SHPA report recommends boosting collaborative prescribing and specialised roles, and strategies to combat the negative image of community pharmacy on careers
The Society of Hospital Pharmacy’s new report – Pharmacy Forecast Australia 2021 – has laid out a series of recommendations aimed at directing the future roles and structures for pharmacy practice.
The report covered six themes: Workforce of the future, Workforce resourcing, Reliability of supply, Medication complexity and access, Medication safety, and Electronic revolution
Responses were received from 59 panelists, from across all Australian states and territories. Most of the panelists (97%) had been in practice for greater than ten years, and 47% had been in practice for
greater than 20 years. Most held the title of Chief or Director of Pharmacy and worked in the public sector.
Focusing on workforce, the report found that respondents “were somewhat ambivalent regarding the topic of whether there will be a surplus of candidates for pharmacy roles and if this surplus will constitute ‘appropriately skilled’ candidates.
Seventy-eight per cent of responses were uncertain, although within this, a positive perspective was more likely”.
The authors said that “perhaps the greatest driver of uncertainty is the concept of ‘appropriately skilled’.
“Pharmacy lacks a visible, uniform, structured framework for establishing the skills required for the wide variety of hospital pharmacy practice – from specialist clinical roles to roles in policy, medication safety, and digital informatics – and most of these specialty roles are filled based on experience rather than credentials”.
The pharmacy workforce is at a nexus of competing factors, they said:
- a large workforce with a ready supply of new entrants (for now)
- record low levels of morale in sectors of the profession
- diversification of practice into a wide range of specialties, but with an unrefined approach to assurance of skills and credentials
- the emerging availability of new tools such as SHPA Foundation Residency to support the development of new-to-practice pharmacists.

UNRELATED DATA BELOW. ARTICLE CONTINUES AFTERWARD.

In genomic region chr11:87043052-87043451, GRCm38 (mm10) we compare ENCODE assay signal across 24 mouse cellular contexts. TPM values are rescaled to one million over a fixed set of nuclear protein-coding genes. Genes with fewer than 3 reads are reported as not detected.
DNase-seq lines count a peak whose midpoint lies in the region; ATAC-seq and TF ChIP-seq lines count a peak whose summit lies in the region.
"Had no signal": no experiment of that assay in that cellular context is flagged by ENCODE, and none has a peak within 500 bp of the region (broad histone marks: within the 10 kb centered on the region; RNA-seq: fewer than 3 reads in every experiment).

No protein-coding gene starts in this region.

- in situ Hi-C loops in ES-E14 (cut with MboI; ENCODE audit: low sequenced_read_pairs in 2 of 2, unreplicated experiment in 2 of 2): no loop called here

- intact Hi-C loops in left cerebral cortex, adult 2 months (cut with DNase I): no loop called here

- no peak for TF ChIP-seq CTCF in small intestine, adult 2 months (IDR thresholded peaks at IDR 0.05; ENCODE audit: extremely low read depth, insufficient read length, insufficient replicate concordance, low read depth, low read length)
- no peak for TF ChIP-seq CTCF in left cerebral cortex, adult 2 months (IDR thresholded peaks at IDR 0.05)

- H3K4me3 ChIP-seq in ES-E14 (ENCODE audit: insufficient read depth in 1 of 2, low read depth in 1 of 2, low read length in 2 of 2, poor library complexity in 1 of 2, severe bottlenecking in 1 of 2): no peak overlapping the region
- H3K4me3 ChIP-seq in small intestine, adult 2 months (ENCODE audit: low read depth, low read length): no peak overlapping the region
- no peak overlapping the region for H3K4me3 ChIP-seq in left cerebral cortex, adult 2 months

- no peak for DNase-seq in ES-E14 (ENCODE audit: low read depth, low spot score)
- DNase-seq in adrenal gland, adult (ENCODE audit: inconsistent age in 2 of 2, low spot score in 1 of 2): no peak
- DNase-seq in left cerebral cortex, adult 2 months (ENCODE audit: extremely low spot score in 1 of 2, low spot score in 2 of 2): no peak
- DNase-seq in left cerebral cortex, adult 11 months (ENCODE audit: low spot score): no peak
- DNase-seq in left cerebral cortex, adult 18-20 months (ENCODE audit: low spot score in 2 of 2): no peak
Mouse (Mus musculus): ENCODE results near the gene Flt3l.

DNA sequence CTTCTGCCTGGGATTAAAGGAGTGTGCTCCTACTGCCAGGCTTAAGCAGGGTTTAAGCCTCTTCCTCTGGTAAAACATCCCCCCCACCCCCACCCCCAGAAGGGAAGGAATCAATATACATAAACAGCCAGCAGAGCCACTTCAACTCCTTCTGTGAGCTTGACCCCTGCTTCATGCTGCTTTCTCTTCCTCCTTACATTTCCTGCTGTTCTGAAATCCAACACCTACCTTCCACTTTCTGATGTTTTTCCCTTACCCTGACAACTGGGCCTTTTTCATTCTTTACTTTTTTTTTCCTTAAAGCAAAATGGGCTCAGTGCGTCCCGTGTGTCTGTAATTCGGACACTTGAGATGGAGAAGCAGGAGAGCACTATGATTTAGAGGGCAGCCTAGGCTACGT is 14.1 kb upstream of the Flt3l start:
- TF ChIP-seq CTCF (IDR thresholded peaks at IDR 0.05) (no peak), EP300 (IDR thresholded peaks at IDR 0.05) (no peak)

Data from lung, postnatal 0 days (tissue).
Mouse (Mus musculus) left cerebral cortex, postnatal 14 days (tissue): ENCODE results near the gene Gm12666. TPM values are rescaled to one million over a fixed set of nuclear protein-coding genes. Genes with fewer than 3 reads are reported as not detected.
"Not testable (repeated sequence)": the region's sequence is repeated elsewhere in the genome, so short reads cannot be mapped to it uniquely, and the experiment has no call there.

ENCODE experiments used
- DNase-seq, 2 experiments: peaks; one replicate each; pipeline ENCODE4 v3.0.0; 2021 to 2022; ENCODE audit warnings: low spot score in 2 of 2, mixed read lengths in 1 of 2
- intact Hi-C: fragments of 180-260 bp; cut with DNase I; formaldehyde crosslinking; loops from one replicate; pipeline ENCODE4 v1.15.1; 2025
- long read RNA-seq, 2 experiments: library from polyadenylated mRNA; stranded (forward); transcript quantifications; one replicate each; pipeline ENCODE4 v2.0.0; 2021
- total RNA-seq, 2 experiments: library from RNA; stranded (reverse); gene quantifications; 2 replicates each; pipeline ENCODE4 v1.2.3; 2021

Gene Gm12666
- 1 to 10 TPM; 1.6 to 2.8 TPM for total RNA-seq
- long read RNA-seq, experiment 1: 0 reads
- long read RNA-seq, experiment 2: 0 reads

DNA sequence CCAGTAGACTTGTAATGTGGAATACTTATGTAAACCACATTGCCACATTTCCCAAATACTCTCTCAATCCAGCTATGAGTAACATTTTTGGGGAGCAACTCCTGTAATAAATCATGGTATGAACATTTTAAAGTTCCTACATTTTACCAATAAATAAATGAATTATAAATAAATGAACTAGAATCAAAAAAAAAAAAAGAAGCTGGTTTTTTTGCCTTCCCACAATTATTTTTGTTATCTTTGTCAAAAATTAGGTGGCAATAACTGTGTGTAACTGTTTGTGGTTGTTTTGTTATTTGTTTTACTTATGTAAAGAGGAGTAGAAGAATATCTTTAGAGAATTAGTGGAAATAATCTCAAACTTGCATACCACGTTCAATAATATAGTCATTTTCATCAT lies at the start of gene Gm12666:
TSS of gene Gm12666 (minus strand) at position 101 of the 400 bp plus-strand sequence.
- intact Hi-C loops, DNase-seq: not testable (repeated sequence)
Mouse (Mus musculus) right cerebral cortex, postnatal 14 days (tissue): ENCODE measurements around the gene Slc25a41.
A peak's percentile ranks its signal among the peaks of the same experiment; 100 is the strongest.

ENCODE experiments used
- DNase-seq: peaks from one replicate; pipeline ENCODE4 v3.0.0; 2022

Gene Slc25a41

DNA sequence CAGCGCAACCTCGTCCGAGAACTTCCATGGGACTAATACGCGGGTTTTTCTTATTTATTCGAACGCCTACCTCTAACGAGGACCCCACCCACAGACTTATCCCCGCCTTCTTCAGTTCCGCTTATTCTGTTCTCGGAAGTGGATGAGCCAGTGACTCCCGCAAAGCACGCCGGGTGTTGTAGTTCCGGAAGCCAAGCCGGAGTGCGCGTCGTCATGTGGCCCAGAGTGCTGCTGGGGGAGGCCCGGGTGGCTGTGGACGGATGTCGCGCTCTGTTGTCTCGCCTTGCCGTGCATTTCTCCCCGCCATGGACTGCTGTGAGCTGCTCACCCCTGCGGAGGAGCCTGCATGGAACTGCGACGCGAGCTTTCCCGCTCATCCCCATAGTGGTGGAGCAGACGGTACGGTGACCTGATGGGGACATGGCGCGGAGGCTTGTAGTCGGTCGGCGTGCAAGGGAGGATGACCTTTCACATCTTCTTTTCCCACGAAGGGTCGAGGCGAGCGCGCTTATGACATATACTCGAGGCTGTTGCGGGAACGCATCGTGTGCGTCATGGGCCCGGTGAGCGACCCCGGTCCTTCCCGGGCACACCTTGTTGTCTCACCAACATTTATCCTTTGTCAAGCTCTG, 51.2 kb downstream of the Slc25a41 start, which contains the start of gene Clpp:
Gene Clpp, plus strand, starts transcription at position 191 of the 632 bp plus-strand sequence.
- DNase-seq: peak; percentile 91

“Regarding the duties carried out by the workforce of the future, collaborative prescribing was chosen as the most important emerging practice for surveying, given its recent endorsement by SHPA in its medication safety position statement… “
However the authors noted that “responses to this question were disappointingly uncertain given the
recognised importance of this practice”.
Looking at workforce access, the authors said the “changing focus of healthcare directed to delivering services in non-traditional areas and the increasing complexity of an aging population continue to challenge healthcare providers”.
“Multiple digital enhancements to the way we work may create the extra efficiencies in the system needed to re-deploy the workforce to meet these demands with careful planning, understanding of the healthcare environment, and incorporation of automation into new facility designs wherever possible”.
Their recommendations for the workforce included:
“Given it can be adopted without requiring regulatory change, pharmacy leaders should familiarise themselves, their pharmacy teams, and their medical colleagues with PPMC and consider the best means of adopting it into their organisation’s processes”.
“Pharmacy leaders should use networks such as the SHPA Management and Leadership Specialty Practice Group to share information about leadership education and training”.
Availability of a skilled workforce
“Pharmacy leaders should consider how to promote a career in hospital pharmacy more broadly, as low morale in community pharmacy impacts the general perception of pharmacy as a career, and hospital pharmacy is currently only ‘visible’ for students well into their undergraduate degree when clinical placements occur”.
Pharmacy Technician qualifications
“Investment in the ongoing professional development of Australian hospital PTs is required. A full spectrum of roles, responsibilities and associated competency requirements needs to be documented”.
Resourcing specialised clinical services
“Pharmacy leaders should consider developing the evidence base for the impact of expanding pharmacy
services across seven days of the week, and across expanded hours of operation to align with peak admission and discharge times.
Pharmacy leaders should engage with the health service leadership to demonstrate that clinical pharmacists’ impact on patient care is agnostic to setting.”
*We will next look at the report’s recommendations on medicines supply and access